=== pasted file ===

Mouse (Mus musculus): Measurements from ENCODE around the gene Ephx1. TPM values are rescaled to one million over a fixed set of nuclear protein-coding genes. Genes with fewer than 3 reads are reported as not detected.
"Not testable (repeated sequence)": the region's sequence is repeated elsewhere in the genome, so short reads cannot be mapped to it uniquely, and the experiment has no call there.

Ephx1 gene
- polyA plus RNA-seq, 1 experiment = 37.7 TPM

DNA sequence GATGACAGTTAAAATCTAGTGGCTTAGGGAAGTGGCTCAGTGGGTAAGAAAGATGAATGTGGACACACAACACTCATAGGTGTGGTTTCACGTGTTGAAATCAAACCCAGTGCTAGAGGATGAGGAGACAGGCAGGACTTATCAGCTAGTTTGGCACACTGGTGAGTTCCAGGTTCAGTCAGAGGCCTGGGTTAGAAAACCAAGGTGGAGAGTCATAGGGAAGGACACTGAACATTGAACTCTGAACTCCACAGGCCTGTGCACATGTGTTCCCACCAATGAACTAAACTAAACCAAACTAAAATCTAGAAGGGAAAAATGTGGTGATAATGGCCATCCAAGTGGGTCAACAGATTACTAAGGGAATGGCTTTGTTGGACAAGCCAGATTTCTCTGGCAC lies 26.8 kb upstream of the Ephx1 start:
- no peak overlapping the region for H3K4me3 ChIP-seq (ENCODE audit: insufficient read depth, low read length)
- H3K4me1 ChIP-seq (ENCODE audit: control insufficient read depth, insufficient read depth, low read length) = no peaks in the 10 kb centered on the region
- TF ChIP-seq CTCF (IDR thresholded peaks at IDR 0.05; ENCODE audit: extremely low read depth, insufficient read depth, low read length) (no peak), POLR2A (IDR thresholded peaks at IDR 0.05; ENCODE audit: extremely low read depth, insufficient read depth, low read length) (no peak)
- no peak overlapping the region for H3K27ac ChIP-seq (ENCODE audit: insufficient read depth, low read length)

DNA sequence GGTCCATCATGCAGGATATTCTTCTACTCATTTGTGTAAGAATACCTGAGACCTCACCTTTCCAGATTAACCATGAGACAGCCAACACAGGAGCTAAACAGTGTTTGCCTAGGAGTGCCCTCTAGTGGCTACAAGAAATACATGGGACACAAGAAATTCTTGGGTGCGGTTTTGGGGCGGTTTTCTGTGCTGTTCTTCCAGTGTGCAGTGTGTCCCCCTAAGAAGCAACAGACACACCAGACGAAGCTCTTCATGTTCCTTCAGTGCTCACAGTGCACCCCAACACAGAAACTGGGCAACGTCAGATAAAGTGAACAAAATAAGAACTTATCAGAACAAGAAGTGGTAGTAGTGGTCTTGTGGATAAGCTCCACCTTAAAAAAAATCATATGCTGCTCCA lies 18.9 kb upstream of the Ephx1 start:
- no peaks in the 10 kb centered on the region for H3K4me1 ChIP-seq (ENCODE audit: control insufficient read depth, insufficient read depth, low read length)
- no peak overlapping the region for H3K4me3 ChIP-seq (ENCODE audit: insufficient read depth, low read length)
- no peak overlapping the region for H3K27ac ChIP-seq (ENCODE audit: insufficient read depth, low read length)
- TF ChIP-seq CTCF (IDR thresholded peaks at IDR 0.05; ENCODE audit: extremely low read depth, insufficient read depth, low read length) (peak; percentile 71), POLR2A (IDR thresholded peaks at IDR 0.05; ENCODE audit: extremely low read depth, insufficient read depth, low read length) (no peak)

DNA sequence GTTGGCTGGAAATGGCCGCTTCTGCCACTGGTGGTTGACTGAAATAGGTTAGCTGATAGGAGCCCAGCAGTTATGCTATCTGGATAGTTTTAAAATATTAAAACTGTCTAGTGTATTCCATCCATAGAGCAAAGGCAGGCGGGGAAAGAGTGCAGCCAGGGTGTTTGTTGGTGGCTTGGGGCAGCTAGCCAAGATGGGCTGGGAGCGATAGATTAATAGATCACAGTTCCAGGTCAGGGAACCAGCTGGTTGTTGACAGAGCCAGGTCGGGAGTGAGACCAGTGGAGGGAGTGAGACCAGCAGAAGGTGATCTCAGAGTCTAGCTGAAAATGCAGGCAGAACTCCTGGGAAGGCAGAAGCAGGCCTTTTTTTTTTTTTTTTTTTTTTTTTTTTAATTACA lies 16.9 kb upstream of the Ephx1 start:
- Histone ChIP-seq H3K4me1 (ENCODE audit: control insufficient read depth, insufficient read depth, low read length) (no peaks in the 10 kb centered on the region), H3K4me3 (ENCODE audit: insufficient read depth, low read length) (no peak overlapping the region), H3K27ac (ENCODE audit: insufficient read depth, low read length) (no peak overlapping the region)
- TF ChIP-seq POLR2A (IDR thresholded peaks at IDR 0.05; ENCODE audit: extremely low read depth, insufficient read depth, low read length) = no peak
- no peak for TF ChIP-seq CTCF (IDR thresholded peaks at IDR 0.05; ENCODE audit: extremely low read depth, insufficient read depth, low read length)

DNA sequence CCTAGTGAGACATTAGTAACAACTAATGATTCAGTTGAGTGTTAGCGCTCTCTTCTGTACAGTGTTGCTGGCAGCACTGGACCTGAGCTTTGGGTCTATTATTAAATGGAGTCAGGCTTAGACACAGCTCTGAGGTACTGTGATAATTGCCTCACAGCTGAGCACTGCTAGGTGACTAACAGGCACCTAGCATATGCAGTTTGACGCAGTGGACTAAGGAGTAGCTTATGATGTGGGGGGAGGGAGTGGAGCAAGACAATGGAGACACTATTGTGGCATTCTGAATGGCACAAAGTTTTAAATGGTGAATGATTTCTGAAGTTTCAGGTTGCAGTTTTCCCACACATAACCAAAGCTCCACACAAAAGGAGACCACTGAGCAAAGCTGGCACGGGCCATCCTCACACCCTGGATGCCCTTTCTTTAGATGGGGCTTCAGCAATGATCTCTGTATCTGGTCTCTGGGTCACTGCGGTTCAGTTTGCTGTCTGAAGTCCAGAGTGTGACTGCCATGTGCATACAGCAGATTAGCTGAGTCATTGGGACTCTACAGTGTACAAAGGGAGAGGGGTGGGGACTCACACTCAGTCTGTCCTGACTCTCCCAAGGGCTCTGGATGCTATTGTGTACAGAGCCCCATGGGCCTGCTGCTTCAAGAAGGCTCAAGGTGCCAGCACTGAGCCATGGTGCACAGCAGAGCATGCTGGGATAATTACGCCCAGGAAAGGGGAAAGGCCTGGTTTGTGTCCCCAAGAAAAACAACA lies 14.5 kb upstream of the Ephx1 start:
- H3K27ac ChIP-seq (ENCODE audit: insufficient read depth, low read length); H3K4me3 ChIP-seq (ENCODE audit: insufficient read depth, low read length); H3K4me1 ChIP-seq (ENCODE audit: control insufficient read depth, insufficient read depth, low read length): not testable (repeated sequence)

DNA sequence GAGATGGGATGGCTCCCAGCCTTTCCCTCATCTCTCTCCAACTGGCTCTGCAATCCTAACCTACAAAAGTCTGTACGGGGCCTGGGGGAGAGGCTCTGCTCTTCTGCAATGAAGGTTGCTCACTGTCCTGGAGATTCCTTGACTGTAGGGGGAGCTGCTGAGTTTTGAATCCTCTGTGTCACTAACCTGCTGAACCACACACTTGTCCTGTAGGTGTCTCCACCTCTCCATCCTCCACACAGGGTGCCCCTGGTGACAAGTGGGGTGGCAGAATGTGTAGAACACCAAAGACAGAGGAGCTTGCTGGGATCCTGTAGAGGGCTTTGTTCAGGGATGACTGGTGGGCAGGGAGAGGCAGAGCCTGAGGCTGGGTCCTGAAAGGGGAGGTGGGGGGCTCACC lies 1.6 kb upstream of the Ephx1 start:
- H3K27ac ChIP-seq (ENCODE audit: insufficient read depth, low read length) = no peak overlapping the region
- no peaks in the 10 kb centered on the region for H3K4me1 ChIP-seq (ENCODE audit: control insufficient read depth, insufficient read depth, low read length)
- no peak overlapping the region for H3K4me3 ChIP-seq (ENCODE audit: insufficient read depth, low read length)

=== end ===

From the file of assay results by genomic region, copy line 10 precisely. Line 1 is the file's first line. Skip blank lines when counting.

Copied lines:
DNA sequence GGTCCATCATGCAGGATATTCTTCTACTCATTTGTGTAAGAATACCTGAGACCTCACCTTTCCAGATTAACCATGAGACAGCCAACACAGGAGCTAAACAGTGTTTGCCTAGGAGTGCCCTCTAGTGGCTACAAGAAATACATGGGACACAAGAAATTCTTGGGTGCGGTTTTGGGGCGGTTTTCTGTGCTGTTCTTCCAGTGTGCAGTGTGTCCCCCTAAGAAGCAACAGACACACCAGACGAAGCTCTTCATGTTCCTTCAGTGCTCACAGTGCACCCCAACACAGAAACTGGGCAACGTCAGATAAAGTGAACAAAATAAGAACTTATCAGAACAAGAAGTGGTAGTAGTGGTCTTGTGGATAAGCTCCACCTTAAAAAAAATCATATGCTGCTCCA lies 18.9 kb upstream of the Ephx1 start: